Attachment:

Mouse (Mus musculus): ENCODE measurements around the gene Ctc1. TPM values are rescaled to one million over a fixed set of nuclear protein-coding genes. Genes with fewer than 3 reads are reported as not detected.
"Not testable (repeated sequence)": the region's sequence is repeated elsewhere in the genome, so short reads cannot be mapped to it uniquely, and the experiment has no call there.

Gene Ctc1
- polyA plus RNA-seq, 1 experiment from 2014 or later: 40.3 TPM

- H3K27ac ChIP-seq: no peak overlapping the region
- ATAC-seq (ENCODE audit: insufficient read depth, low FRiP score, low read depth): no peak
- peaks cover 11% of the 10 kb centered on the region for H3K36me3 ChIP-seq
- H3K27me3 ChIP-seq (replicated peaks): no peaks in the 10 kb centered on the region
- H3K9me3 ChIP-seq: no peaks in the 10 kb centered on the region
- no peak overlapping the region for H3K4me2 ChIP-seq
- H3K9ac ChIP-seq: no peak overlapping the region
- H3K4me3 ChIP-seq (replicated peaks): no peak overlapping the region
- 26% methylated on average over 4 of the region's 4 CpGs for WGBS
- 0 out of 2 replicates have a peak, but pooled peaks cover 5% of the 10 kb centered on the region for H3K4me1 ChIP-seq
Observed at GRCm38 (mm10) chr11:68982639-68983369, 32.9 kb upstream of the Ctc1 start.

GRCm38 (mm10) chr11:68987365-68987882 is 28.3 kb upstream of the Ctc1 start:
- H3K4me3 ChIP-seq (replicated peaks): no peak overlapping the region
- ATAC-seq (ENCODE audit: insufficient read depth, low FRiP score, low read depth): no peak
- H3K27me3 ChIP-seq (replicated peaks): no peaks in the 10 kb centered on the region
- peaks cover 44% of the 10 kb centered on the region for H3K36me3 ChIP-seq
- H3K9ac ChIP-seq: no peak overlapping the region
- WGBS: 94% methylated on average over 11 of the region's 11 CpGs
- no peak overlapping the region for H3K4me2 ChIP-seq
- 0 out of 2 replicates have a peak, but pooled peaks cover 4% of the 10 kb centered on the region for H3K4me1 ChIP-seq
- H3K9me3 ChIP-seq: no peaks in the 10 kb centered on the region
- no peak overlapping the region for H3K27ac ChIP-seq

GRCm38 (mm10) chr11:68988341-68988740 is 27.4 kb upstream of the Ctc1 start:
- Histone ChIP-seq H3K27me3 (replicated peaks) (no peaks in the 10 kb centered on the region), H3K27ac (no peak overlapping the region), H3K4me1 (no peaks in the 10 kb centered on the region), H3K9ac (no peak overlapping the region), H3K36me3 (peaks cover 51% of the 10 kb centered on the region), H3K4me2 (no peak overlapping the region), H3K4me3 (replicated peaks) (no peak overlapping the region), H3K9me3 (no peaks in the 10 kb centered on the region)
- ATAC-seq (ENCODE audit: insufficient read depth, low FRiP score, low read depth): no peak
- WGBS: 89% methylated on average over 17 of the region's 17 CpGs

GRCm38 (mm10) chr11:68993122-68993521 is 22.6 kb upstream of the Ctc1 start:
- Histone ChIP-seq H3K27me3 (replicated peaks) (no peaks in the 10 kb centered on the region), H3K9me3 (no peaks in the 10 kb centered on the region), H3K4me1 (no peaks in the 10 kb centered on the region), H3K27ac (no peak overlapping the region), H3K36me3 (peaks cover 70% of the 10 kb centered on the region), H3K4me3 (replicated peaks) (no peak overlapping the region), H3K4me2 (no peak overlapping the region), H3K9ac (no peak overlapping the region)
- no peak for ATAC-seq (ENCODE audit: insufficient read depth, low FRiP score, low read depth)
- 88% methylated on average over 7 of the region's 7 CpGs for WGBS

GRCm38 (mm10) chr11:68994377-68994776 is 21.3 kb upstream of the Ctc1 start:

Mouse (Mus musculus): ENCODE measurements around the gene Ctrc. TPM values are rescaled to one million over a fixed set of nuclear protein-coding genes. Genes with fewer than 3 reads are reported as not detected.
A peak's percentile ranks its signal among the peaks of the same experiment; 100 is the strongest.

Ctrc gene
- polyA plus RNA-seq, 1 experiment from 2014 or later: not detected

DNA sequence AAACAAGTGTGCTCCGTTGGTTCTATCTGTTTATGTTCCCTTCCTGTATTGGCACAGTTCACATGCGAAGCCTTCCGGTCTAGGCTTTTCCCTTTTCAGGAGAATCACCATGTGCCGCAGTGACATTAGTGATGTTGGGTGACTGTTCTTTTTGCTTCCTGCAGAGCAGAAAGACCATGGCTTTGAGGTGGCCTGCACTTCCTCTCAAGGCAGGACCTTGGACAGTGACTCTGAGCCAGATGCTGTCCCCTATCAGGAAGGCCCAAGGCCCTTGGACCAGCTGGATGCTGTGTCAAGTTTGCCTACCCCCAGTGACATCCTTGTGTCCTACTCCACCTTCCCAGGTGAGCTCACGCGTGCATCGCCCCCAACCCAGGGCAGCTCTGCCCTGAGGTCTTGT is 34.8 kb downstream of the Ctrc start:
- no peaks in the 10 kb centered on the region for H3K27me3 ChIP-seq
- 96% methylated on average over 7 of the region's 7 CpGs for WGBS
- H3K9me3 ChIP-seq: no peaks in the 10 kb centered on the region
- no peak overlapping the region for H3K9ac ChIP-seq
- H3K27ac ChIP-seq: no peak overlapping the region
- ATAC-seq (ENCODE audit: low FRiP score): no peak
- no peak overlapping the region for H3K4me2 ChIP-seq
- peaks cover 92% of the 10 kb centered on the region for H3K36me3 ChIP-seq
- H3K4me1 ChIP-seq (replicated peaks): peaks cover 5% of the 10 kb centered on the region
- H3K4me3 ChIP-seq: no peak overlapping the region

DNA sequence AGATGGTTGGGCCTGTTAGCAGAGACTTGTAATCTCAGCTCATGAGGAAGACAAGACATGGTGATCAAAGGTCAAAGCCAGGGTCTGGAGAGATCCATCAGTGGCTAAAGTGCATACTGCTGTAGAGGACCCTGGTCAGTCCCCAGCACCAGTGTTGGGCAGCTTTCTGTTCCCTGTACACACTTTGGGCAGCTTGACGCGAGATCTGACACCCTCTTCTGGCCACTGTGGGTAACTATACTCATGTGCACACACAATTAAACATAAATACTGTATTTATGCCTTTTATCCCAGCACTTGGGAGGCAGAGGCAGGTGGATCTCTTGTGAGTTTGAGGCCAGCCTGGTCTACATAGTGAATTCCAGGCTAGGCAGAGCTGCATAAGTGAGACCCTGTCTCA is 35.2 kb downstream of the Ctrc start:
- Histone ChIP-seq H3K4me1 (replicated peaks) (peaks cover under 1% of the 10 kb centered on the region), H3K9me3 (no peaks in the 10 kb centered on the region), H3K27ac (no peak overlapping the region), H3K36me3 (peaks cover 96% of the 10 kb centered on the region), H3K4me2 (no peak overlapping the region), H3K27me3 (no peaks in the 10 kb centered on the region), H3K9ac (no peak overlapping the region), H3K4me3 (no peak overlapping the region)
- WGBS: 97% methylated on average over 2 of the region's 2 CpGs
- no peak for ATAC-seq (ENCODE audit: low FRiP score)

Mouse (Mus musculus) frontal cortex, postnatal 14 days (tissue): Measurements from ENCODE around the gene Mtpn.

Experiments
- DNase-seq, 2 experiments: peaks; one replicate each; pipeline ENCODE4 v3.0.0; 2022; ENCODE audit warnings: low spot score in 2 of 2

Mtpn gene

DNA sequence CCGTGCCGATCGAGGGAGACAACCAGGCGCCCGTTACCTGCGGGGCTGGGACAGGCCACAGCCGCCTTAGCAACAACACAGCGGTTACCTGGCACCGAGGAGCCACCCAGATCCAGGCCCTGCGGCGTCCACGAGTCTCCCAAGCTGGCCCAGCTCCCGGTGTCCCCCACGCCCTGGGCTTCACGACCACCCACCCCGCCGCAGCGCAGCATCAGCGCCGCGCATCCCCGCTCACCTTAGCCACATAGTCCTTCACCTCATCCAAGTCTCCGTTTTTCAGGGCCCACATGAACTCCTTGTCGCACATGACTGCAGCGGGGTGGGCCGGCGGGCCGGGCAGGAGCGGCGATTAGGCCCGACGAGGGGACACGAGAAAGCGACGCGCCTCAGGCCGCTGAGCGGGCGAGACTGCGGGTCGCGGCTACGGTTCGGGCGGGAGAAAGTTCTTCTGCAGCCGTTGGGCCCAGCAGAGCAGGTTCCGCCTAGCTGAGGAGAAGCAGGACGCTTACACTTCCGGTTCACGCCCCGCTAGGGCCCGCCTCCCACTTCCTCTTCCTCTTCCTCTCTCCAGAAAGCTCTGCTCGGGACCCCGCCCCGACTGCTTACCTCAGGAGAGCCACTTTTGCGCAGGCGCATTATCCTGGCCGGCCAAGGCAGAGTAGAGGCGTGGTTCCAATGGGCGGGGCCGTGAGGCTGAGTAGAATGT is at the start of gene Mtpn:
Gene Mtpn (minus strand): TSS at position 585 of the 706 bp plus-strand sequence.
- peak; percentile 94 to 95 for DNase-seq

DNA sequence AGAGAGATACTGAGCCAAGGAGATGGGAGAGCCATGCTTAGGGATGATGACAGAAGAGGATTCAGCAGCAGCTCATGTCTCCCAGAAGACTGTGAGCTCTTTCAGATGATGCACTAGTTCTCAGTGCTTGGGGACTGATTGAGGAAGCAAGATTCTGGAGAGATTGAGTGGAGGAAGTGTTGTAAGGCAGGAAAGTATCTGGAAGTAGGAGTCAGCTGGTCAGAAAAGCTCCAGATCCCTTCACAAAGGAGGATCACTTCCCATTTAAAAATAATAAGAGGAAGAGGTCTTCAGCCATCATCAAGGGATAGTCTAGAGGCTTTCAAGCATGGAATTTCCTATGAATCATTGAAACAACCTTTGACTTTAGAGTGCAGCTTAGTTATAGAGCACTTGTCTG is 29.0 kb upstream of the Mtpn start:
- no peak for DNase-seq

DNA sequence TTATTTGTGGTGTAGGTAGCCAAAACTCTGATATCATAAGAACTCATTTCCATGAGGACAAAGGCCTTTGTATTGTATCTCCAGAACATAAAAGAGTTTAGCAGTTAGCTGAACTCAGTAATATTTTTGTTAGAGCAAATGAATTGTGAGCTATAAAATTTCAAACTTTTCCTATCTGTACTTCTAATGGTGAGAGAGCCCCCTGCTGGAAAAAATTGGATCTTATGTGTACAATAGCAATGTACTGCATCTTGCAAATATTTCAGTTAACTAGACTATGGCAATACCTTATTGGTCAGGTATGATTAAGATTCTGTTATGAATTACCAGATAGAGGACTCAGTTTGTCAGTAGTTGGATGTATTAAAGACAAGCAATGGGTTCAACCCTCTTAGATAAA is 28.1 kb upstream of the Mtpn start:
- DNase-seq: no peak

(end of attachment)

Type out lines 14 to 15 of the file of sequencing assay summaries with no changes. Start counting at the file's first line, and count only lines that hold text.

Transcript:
- 0 out of 2 replicates have a peak, but pooled peaks cover 5% of the 10 kb centered on the region for H3K4me1 ChIP-seq
Observed at GRCm38 (mm10) chr11:68982639-68983369, 32.9 kb upstream of the Ctc1 start.